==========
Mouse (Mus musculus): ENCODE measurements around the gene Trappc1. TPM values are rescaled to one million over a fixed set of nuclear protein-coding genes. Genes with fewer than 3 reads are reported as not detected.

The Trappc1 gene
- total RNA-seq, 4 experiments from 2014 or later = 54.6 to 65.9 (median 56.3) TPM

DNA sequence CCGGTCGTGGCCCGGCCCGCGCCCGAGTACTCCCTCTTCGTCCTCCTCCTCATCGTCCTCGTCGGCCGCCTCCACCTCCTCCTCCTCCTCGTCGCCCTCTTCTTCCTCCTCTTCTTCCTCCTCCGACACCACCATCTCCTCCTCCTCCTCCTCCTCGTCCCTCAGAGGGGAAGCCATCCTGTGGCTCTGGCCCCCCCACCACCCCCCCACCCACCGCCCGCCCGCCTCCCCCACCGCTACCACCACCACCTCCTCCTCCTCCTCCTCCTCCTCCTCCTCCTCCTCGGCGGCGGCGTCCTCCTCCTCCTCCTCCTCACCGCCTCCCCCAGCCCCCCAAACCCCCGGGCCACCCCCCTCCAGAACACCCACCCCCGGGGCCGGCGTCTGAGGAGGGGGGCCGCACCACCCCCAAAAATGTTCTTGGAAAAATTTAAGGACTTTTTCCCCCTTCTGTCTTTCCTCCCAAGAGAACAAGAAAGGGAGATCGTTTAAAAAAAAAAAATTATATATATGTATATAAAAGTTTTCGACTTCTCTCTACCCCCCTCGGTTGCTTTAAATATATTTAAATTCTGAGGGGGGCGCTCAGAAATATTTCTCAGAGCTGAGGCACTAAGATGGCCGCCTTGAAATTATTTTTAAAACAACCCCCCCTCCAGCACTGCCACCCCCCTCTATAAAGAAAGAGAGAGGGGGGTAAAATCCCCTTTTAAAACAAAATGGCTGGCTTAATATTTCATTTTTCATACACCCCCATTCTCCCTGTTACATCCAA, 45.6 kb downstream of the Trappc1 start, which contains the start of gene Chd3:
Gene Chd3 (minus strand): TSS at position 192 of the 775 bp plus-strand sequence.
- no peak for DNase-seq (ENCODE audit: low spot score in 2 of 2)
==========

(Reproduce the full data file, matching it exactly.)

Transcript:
Mouse (Mus musculus): ENCODE measurements around the gene Trappc1. TPM values are rescaled to one million over a fixed set of nuclear protein-coding genes. Genes with fewer than 3 reads are reported as not detected.

The Trappc1 gene
- total RNA-seq, 4 experiments from 2014 or later = 54.6 to 65.9 (median 56.3) TPM

DNA sequence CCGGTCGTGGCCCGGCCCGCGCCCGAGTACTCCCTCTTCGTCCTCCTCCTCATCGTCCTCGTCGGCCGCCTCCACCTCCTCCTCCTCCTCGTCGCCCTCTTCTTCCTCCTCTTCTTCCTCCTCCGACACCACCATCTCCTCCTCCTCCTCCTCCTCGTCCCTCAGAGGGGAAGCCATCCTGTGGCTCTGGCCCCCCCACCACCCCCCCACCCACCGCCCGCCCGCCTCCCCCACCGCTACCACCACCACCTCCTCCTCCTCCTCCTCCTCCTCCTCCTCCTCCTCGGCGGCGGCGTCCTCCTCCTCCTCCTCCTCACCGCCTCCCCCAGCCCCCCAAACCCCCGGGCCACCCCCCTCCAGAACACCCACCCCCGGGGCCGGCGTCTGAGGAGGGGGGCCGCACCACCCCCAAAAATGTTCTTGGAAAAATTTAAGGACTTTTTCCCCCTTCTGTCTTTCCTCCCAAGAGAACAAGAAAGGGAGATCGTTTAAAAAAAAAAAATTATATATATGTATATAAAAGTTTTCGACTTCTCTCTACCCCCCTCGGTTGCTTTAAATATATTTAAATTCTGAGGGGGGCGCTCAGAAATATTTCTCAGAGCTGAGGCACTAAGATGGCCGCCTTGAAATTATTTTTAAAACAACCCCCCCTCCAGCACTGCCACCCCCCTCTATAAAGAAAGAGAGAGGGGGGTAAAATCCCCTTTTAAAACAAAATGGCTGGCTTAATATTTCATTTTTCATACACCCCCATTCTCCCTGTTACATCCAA, 45.6 kb downstream of the Trappc1 start, which contains the start of gene Chd3:
Gene Chd3 (minus strand): TSS at position 192 of the 775 bp plus-strand sequence.
- no peak for DNase-seq (ENCODE audit: low spot score in 2 of 2)